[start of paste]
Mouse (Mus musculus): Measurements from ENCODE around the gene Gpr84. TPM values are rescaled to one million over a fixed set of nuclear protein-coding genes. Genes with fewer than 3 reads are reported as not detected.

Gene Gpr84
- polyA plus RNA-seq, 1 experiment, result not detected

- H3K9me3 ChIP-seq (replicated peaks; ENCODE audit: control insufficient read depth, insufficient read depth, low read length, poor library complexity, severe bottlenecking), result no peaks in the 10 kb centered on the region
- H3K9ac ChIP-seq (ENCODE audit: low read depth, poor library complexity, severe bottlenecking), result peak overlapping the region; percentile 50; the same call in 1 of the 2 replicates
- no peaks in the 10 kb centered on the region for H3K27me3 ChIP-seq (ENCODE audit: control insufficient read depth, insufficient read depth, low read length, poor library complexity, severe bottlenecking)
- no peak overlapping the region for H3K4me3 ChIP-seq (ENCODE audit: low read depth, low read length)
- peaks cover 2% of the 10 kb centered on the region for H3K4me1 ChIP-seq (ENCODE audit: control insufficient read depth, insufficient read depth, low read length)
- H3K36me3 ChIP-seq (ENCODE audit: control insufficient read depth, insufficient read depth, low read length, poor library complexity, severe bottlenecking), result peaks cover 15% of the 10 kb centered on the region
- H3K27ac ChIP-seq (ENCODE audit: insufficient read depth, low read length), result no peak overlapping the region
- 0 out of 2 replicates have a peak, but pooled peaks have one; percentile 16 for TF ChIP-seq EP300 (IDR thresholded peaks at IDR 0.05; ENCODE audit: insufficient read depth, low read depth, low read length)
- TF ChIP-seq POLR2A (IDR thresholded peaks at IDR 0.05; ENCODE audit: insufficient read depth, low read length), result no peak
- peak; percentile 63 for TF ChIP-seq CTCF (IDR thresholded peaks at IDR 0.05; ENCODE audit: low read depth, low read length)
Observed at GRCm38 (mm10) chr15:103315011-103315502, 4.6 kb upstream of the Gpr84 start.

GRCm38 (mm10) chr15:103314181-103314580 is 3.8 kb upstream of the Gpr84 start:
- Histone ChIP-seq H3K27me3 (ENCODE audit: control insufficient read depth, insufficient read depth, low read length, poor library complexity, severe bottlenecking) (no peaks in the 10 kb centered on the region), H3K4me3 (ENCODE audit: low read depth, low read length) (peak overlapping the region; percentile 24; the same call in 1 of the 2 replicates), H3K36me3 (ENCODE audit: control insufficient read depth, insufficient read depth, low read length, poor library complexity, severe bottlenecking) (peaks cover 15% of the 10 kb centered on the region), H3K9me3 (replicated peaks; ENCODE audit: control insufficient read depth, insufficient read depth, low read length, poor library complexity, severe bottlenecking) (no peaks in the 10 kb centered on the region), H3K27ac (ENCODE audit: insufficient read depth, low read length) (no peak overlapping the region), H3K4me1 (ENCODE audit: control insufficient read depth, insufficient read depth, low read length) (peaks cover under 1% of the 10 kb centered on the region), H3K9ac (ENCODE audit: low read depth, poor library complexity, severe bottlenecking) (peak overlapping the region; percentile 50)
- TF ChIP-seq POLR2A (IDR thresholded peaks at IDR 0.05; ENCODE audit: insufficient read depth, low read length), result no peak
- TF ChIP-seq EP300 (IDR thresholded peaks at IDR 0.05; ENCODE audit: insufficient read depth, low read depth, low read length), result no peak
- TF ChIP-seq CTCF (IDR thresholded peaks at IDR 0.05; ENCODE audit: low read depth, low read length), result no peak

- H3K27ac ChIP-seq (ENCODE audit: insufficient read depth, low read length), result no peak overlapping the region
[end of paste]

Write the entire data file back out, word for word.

Mouse (Mus musculus): Measurements from ENCODE around the gene Gpr84. TPM values are rescaled to one million over a fixed set of nuclear protein-coding genes. Genes with fewer than 3 reads are reported as not detected.

Gene Gpr84
- polyA plus RNA-seq, 1 experiment, result not detected

- H3K9me3 ChIP-seq (replicated peaks; ENCODE audit: control insufficient read depth, insufficient read depth, low read length, poor library complexity, severe bottlenecking), result no peaks in the 10 kb centered on the region
- H3K9ac ChIP-seq (ENCODE audit: low read depth, poor library complexity, severe bottlenecking), result peak overlapping the region; percentile 50; the same call in 1 of the 2 replicates
- no peaks in the 10 kb centered on the region for H3K27me3 ChIP-seq (ENCODE audit: control insufficient read depth, insufficient read depth, low read length, poor library complexity, severe bottlenecking)
- no peak overlapping the region for H3K4me3 ChIP-seq (ENCODE audit: low read depth, low read length)
- peaks cover 2% of the 10 kb centered on the region for H3K4me1 ChIP-seq (ENCODE audit: control insufficient read depth, insufficient read depth, low read length)
- H3K36me3 ChIP-seq (ENCODE audit: control insufficient read depth, insufficient read depth, low read length, poor library complexity, severe bottlenecking), result peaks cover 15% of the 10 kb centered on the region
- H3K27ac ChIP-seq (ENCODE audit: insufficient read depth, low read length), result no peak overlapping the region
- 0 out of 2 replicates have a peak, but pooled peaks have one; percentile 16 for TF ChIP-seq EP300 (IDR thresholded peaks at IDR 0.05; ENCODE audit: insufficient read depth, low read depth, low read length)
- TF ChIP-seq POLR2A (IDR thresholded peaks at IDR 0.05; ENCODE audit: insufficient read depth, low read length), result no peak
- peak; percentile 63 for TF ChIP-seq CTCF (IDR thresholded peaks at IDR 0.05; ENCODE audit: low read depth, low read length)
Observed at GRCm38 (mm10) chr15:103315011-103315502, 4.6 kb upstream of the Gpr84 start.

GRCm38 (mm10) chr15:103314181-103314580 is 3.8 kb upstream of the Gpr84 start:
- Histone ChIP-seq H3K27me3 (ENCODE audit: control insufficient read depth, insufficient read depth, low read length, poor library complexity, severe bottlenecking) (no peaks in the 10 kb centered on the region), H3K4me3 (ENCODE audit: low read depth, low read length) (peak overlapping the region; percentile 24; the same call in 1 of the 2 replicates), H3K36me3 (ENCODE audit: control insufficient read depth, insufficient read depth, low read length, poor library complexity, severe bottlenecking) (peaks cover 15% of the 10 kb centered on the region), H3K9me3 (replicated peaks; ENCODE audit: control insufficient read depth, insufficient read depth, low read length, poor library complexity, severe bottlenecking) (no peaks in the 10 kb centered on the region), H3K27ac (ENCODE audit: insufficient read depth, low read length) (no peak overlapping the region), H3K4me1 (ENCODE audit: control insufficient read depth, insufficient read depth, low read length) (peaks cover under 1% of the 10 kb centered on the region), H3K9ac (ENCODE audit: low read depth, poor library complexity, severe bottlenecking) (peak overlapping the region; percentile 50)
- TF ChIP-seq POLR2A (IDR thresholded peaks at IDR 0.05; ENCODE audit: insufficient read depth, low read length), result no peak
- TF ChIP-seq EP300 (IDR thresholded peaks at IDR 0.05; ENCODE audit: insufficient read depth, low read depth, low read length), result no peak
- TF ChIP-seq CTCF (IDR thresholded peaks at IDR 0.05; ENCODE audit: low read depth, low read length), result no peak

- H3K27ac ChIP-seq (ENCODE audit: insufficient read depth, low read length), result no peak overlapping the region